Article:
Enhancing voluntary tax compliance to expand the Tanzania Tax regime

A narrow tax base is a reason behind developing countries’ failure to self-sufficiency among many issues for so many decades. Regardless of the huge improvement in revenue collection by TRA, collecting an average of TZS 1.5 trillion a month from less than a trillion (850 billion) in 2015. H.E Samia Suluhu Hassan pointed out in her maiden speech that few Tanzanians are paying taxes thus necessitating the need to expand the tax base. The President further highlighted that tax revenue collected by the Customs and Excise Department is 40% doubling that collected by the Domestic Revenue Department (DRD) as of 2020. This is shocking as our budget depends much on taxing importation. That is, our domestic base cannot raise enough revenue to support the national budget. 

However, one may ask whether this is a result of protectionism measures that is, revenue collected by the Customs and Excise Department is high because of the high tax rates (import duty) charged on imports.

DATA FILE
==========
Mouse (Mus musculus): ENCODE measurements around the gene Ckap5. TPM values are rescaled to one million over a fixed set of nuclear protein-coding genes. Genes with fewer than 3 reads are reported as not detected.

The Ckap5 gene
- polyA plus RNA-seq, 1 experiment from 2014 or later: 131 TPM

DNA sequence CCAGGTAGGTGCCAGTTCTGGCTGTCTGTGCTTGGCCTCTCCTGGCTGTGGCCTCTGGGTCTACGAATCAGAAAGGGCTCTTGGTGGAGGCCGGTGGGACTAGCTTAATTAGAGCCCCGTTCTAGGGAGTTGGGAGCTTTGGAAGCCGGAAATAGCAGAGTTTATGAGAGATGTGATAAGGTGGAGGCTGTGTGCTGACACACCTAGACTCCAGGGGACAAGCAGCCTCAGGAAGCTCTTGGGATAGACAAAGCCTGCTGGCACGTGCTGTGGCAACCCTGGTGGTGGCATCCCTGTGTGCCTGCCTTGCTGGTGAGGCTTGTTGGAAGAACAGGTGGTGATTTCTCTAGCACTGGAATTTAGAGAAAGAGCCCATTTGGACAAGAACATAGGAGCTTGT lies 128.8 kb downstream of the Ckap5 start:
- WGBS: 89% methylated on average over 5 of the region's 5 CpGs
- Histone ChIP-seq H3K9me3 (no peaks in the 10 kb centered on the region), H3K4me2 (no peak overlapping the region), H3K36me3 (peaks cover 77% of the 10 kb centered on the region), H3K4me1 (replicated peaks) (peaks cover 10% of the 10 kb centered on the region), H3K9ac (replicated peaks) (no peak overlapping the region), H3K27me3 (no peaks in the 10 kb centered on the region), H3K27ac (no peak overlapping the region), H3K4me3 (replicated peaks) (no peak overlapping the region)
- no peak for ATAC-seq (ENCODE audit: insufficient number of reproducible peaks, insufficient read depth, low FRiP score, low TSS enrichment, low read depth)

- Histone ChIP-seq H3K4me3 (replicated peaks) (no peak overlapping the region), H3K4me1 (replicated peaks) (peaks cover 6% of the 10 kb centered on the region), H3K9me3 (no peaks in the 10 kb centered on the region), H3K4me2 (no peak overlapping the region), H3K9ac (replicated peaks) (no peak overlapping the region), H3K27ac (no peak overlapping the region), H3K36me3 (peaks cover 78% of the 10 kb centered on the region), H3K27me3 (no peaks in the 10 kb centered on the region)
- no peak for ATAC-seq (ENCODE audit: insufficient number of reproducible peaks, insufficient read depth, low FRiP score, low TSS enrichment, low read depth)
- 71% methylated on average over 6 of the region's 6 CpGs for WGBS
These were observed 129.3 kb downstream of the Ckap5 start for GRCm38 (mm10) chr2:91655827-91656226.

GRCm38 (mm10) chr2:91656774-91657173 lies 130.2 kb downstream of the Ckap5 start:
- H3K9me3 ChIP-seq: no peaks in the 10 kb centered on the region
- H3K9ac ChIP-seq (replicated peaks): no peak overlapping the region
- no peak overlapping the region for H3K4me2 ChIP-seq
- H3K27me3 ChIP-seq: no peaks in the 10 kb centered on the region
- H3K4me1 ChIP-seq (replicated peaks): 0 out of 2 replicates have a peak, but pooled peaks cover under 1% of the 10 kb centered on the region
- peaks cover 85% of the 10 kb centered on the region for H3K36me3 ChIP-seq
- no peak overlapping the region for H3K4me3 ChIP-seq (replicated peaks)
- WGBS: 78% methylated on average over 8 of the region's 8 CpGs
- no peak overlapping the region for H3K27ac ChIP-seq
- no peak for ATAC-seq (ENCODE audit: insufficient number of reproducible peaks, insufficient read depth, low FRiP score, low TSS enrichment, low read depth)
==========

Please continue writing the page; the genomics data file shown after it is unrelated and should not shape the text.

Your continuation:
In terms of tax, VAT is a broad-based tax compared to the rest of the tax types. It is designed to cover a large part of the tax base and that is GDP (value of the economy). However, its productivity in terms of the base (GDP) is very low. For example, the estimated VAT revenue for the Financial Year 2020/21 is TZS 6.1 trillion only in comparison to the nominal GDP valued at TZS 157 trillion (budget speech 2020/21). Therefore, the ratio of VAT revenue to GDP is still below the agreeable target which ranges from 10 to 15 percent of GDP

Nevertheless, in reaction to this, the President envisaged the need to;

  • Conduct policy and legal reforms while amending or removing provisions that discourage or impede domestic investments;
  • Improve the Business environment by ensuring the Blueprint for regulatory reforms is comprehensively implemented;
  • Restore investors’ confidence by addressing bureaucracy in the issuance of investment permits and other requirements; and
  • Provide special tax incentives to strategic investors.

ATE will therefore continue to play its mandatory role to identify policy and administrative challenges impeding employers from attaining potential business growth.

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